Most novelists are journeymen. The majority of even our most acclaimed authors are highly skilled but hardly talented. They lack the ambition and the imagination required to make books that matter. They can spin absorbing tales — usually ones we’ve heard all too often. If they put down their pens, who would notice but their mothers and their bankers?
David Mitchell is a rarity. The 47-year-old Brit is staggeringly imaginative, brazenly ambitious. His first two novels, “Ghostwritten” and “Number9Dream,” showcased a writer pushing his talent to far reaches. IIn 2004, he produced his breakout book, “Cloud Atlas.” It is superb, though far from perfect. Indeed, its flaws are as apparent as its strengths. Yet overwhelming all considerations is the feeling the book imparts — of being in the company of a dynamic mind trying to rise above its considerable self.
Mitchell’s first bold choice is his novel’s structure. It is composed of six linked novellas, each about 80 pages long. Mitchell chops all but the final novella in half and presents them in a circular chronology; number the stories and the pattern reads 1-2-3-4-5-6-5-4-3-2-1, and we end with the storyline we started with.
Each novella involves separate characters and circumstances, and each section riffs off the styles of Mitchell’s great predecessors. There are echoes of Herman Melville and Anthony Burgess, Vladimir Nabokov, Thomas Pynchon and Aldous Huxley, to name a few. Mitchell creates intricate and unique voices for each of his six first-person narrators. And he has them speak through different formats — we meet one narrator through his journal entries, another through his letters, yet another through her interrogation by government authorities.
The stories themselves span about 500 years. Story 1 is set in the South Sea islands in 1850; story 2 in Belgium in 1931. Story 3 takes places in California in 1975, story 4 in contemporary England, story 5 in Korea some years hence and the final story in Hawaii even farther in the future.
The individual stories hold our interest not only because of Mitchell’s verbal pyrotechnics — his slangy language explodes off the page — but also because each revolves around a fast-paced mystery. “Cloud Atlas” is riveting. In the first story we wonder if our narrator’s doctor is really a poisoner. In story 3 we hope that the reporter we follow will bring her expose of a crooked nuclear power company to light. In story 5 we are not sure whether the genetically modified humanoid being interviewed will lead a revolution against the oppressive state.
Despite the fact that so much is going on, “Cloud Atlas” is not difficult to puzzle out. The novellas cohere into a novel because they all revolve around a single theme: how powerful entities, especially corporations, rob individuals of freedom. Each section shows individuals fighting the forces trying to subsume their liberty. As time goes on, the advantage swings ineluctably to the privileged few — conniving wretches without a hint of conscience. One malefactor says: “Power. What do we mean? ‘The ability to determine another man’s luck.’ … The will to power. This is the enigma at the core of the various destinies of men.”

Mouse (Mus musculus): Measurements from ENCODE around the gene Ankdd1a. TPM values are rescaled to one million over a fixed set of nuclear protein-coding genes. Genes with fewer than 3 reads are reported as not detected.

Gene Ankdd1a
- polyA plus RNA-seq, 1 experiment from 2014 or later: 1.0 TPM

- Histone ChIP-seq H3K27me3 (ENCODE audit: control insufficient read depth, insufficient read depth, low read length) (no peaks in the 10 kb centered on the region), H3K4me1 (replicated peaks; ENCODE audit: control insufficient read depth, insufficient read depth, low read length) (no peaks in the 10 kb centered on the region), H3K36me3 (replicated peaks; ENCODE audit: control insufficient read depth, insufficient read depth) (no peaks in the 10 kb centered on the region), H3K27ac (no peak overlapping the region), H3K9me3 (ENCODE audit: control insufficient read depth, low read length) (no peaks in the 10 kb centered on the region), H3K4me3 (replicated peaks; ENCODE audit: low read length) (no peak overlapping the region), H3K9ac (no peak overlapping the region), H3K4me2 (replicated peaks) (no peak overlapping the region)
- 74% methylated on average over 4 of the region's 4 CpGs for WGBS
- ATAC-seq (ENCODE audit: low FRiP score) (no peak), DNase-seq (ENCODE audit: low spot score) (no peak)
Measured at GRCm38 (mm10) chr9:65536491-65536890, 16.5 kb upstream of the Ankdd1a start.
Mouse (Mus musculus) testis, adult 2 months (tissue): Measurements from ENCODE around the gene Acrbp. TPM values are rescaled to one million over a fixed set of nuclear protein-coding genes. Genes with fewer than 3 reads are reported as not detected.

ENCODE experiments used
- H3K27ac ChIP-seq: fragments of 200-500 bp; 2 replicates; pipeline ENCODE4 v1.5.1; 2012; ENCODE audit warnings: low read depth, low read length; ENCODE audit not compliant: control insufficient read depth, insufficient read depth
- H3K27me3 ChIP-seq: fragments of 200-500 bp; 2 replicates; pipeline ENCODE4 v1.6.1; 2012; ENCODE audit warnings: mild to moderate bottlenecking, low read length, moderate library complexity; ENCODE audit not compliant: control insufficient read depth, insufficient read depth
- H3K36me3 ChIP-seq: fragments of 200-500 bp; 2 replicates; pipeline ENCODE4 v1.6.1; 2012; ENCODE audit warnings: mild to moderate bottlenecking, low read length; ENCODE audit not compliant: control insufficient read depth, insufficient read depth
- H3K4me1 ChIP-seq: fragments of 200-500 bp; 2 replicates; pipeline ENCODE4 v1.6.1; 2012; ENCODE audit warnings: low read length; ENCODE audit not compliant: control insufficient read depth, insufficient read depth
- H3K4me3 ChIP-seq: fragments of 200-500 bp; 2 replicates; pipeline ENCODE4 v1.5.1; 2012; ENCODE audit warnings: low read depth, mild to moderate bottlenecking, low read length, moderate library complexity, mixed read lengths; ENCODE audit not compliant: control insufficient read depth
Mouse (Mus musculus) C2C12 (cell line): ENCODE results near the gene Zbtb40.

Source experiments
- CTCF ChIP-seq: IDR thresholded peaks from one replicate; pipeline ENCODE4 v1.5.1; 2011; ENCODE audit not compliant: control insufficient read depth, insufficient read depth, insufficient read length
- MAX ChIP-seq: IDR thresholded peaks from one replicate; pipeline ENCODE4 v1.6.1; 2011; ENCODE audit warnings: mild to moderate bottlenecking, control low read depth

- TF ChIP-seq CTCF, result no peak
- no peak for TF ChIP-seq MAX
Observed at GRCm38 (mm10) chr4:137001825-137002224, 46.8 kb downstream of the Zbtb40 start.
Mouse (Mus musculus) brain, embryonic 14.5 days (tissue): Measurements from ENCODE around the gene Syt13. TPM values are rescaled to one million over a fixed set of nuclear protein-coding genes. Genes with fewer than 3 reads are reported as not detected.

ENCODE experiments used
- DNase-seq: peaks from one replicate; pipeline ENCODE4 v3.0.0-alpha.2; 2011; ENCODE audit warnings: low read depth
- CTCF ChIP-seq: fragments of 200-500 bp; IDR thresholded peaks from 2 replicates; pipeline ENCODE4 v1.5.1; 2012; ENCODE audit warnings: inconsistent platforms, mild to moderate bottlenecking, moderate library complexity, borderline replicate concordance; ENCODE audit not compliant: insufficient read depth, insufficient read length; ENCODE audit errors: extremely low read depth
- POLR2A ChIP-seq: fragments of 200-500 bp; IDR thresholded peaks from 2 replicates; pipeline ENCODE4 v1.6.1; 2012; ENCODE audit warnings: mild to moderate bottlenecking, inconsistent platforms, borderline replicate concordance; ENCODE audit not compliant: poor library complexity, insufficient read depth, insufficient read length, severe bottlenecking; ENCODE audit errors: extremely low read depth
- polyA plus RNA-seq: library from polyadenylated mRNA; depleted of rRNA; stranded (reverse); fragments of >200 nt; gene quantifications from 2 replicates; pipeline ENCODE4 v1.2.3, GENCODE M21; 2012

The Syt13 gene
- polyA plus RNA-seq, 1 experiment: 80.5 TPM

By Story 6, these Nietzchean supermen have left the world a shattered and primitive mess.
This is chilling, apocalyptic material. Unfortunately, Mitchell is too much of a postmodernist to deliver it with full force. When Pynchon suggested in “Gravity’s Rainbow” (1973) that history was a hall of mirrors, a farce, his perspective seemed liberating because it was fresh. Three decades later, this perspective seems moldy. We know that history is deadly serious and Mitchell’s game-playing undercuts his book’s moral argument.
For instance, Mitchell tirelessly casts doubt on his material. We’re told that there is “something shifty” about “The Pacific Journal of Adam Ewing,” which story 1 comprises. It seems “too structured for a genuine diary.” The material about the crusading journalist of story 3 comes from a mystery novel while another narrator’s story is actually a film. At the end of the long first-person narration of story 6 we’re informed, by the by, that someone else has been narrating the tale. What to believe?
Nabokov engaged in such game-playing, but always as a way of drawing us into his story. Mitchell lacks the Russian’s supreme sophistication and purpose; too often he is clever for clever’s sake.
“Cloud Atlas” also suffers from Mitchell’s inability to imagine the workings of different minds. He displays a verbal genius in the voices he creates for his narrators, yet they think alike. All tell their stories in the same linear fashion with the same eye for details that move the story along. Ultimately, the voice we hear is Mitchell’s, translated into various dialects.
This same problem infects the literary genres Mitchell employs. The journal entries and private letters are not true to form. They always do what the novel needs them to, always on point, conveying information to advance the plot, shorn of the quirky observations inherent in such writing.
Nevertheless, “Cloud Atlas” is one of the best books of the year. David Mitchell is an immensely talented writer who knows how to spin absorbing tales. Where most writers attempt too little, his greatest weakness is that he risks all; when you take every hairpin curve at full speed, you’re bound to crash.
But oh, the rush. He is a writer to watch, in awe.